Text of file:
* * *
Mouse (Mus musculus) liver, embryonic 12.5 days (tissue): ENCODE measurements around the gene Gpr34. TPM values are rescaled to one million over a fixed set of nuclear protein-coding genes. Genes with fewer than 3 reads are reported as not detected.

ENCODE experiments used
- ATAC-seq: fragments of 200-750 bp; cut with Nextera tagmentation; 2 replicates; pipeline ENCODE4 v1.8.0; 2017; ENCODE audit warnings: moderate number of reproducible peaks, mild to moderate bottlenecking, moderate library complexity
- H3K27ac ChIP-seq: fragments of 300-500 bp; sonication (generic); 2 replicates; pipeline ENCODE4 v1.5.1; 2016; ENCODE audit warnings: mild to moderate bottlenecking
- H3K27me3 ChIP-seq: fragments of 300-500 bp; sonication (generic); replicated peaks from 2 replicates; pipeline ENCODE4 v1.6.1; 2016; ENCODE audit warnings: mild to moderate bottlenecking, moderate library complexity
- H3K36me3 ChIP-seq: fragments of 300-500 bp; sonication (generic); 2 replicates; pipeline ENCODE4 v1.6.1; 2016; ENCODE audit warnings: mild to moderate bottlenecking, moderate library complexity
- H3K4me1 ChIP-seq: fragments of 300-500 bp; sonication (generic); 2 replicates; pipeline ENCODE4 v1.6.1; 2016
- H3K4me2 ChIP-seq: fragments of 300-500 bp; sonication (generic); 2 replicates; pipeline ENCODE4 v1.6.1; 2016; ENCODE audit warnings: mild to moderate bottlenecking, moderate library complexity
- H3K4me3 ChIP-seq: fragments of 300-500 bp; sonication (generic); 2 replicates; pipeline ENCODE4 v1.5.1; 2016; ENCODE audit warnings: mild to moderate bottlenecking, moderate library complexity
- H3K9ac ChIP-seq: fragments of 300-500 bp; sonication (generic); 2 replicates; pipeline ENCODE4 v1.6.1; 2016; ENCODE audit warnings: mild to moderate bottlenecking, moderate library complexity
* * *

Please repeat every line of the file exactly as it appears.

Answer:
Mouse (Mus musculus) liver, embryonic 12.5 days (tissue): ENCODE measurements around the gene Gpr34. TPM values are rescaled to one million over a fixed set of nuclear protein-coding genes. Genes with fewer than 3 reads are reported as not detected.

ENCODE experiments used
- ATAC-seq: fragments of 200-750 bp; cut with Nextera tagmentation; 2 replicates; pipeline ENCODE4 v1.8.0; 2017; ENCODE audit warnings: moderate number of reproducible peaks, mild to moderate bottlenecking, moderate library complexity
- H3K27ac ChIP-seq: fragments of 300-500 bp; sonication (generic); 2 replicates; pipeline ENCODE4 v1.5.1; 2016; ENCODE audit warnings: mild to moderate bottlenecking
- H3K27me3 ChIP-seq: fragments of 300-500 bp; sonication (generic); replicated peaks from 2 replicates; pipeline ENCODE4 v1.6.1; 2016; ENCODE audit warnings: mild to moderate bottlenecking, moderate library complexity
- H3K36me3 ChIP-seq: fragments of 300-500 bp; sonication (generic); 2 replicates; pipeline ENCODE4 v1.6.1; 2016; ENCODE audit warnings: mild to moderate bottlenecking, moderate library complexity
- H3K4me1 ChIP-seq: fragments of 300-500 bp; sonication (generic); 2 replicates; pipeline ENCODE4 v1.6.1; 2016
- H3K4me2 ChIP-seq: fragments of 300-500 bp; sonication (generic); 2 replicates; pipeline ENCODE4 v1.6.1; 2016; ENCODE audit warnings: mild to moderate bottlenecking, moderate library complexity
- H3K4me3 ChIP-seq: fragments of 300-500 bp; sonication (generic); 2 replicates; pipeline ENCODE4 v1.5.1; 2016; ENCODE audit warnings: mild to moderate bottlenecking, moderate library complexity
- H3K9ac ChIP-seq: fragments of 300-500 bp; sonication (generic); 2 replicates; pipeline ENCODE4 v1.6.1; 2016; ENCODE audit warnings: mild to moderate bottlenecking, moderate library complexity